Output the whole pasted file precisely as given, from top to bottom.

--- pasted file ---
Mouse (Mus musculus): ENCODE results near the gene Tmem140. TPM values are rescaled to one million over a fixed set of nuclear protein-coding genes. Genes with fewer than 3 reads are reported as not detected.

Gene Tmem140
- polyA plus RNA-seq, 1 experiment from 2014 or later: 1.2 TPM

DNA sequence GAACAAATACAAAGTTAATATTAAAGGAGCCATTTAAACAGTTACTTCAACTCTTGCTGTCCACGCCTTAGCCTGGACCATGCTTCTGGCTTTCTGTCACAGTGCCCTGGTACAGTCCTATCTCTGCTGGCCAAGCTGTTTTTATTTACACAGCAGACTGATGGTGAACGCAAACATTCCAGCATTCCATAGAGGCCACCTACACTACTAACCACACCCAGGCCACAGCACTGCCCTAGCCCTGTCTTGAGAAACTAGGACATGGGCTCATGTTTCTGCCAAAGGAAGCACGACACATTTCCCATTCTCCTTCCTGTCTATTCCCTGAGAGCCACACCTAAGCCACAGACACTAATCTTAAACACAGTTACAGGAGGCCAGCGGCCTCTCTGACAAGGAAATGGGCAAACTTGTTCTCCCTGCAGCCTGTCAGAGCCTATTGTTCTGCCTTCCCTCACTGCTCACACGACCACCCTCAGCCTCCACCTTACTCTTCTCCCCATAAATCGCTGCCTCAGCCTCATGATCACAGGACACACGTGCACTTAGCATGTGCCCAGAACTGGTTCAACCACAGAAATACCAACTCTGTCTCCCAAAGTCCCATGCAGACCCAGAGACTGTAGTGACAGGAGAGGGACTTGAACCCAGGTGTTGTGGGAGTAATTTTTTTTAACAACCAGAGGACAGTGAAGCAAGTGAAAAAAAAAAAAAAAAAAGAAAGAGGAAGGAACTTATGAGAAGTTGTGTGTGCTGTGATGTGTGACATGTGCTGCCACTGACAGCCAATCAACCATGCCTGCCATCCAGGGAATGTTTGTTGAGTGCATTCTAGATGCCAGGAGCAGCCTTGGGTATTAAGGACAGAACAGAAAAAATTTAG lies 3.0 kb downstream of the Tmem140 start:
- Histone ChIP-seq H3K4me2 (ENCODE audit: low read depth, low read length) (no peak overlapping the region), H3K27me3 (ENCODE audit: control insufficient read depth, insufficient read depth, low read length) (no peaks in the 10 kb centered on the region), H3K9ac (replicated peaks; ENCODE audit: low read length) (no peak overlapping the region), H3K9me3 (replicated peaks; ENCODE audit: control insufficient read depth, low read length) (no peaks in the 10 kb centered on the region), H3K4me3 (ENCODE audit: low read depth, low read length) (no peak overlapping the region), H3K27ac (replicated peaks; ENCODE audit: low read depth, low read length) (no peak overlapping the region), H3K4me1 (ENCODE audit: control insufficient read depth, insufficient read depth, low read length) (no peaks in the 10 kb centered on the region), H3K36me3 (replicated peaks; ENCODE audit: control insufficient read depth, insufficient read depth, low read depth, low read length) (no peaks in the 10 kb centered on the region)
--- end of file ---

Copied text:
Mouse (Mus musculus): ENCODE results near the gene Tmem140. TPM values are rescaled to one million over a fixed set of nuclear protein-coding genes. Genes with fewer than 3 reads are reported as not detected.

Gene Tmem140
- polyA plus RNA-seq, 1 experiment from 2014 or later: 1.2 TPM

DNA sequence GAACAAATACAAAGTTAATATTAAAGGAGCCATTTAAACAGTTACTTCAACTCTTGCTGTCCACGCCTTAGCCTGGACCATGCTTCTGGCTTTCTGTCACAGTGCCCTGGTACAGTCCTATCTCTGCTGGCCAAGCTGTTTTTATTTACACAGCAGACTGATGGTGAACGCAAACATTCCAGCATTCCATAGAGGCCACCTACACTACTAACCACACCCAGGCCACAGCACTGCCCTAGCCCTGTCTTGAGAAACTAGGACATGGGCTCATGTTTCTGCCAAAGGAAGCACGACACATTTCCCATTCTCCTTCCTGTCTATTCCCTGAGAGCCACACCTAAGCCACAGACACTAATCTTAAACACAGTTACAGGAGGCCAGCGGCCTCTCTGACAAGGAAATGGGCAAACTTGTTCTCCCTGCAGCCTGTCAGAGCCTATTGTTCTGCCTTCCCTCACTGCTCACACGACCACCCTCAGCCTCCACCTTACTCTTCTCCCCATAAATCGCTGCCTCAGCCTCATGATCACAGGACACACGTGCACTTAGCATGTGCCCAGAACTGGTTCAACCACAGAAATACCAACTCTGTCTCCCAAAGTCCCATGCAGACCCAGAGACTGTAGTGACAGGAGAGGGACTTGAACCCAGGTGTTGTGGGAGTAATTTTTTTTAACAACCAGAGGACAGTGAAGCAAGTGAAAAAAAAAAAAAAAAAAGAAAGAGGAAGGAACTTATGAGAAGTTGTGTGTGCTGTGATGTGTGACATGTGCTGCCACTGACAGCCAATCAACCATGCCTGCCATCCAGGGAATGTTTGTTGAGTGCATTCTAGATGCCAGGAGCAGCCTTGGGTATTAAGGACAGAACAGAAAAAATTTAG lies 3.0 kb downstream of the Tmem140 start:
- Histone ChIP-seq H3K4me2 (ENCODE audit: low read depth, low read length) (no peak overlapping the region), H3K27me3 (ENCODE audit: control insufficient read depth, insufficient read depth, low read length) (no peaks in the 10 kb centered on the region), H3K9ac (replicated peaks; ENCODE audit: low read length) (no peak overlapping the region), H3K9me3 (replicated peaks; ENCODE audit: control insufficient read depth, low read length) (no peaks in the 10 kb centered on the region), H3K4me3 (ENCODE audit: low read depth, low read length) (no peak overlapping the region), H3K27ac (replicated peaks; ENCODE audit: low read depth, low read length) (no peak overlapping the region), H3K4me1 (ENCODE audit: control insufficient read depth, insufficient read depth, low read length) (no peaks in the 10 kb centered on the region), H3K36me3 (replicated peaks; ENCODE audit: control insufficient read depth, insufficient read depth, low read depth, low read length) (no peaks in the 10 kb centered on the region)